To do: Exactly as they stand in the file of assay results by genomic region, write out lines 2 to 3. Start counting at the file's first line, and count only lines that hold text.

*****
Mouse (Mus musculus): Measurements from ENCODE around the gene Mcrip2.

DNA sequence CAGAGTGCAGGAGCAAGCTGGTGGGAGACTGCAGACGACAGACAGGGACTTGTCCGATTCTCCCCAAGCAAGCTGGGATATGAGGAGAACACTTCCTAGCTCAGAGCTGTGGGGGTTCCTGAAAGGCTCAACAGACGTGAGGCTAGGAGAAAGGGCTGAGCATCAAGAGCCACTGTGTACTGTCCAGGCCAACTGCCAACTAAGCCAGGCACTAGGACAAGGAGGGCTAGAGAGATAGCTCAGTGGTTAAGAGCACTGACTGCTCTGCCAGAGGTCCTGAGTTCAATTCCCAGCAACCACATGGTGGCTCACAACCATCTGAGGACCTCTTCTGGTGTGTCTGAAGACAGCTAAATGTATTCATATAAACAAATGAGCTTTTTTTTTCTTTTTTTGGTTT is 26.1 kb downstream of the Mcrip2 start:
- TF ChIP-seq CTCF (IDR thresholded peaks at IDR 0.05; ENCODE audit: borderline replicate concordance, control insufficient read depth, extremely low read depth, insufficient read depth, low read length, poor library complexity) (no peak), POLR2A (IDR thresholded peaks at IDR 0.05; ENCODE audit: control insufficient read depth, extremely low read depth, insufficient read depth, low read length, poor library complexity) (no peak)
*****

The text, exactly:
DNA sequence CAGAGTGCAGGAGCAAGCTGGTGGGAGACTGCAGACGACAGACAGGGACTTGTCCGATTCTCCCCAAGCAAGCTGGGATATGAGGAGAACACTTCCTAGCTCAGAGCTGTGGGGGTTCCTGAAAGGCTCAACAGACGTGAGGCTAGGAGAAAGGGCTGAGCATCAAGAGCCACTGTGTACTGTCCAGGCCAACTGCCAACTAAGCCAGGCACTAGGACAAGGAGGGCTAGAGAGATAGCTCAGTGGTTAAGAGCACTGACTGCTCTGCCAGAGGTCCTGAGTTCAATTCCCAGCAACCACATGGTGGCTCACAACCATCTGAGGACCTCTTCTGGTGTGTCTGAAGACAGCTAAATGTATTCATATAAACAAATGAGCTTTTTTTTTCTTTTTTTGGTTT is 26.1 kb downstream of the Mcrip2 start:
- TF ChIP-seq CTCF (IDR thresholded peaks at IDR 0.05; ENCODE audit: borderline replicate concordance, control insufficient read depth, extremely low read depth, insufficient read depth, low read length, poor library complexity) (no peak), POLR2A (IDR thresholded peaks at IDR 0.05; ENCODE audit: control insufficient read depth, extremely low read depth, insufficient read depth, low read length, poor library complexity) (no peak)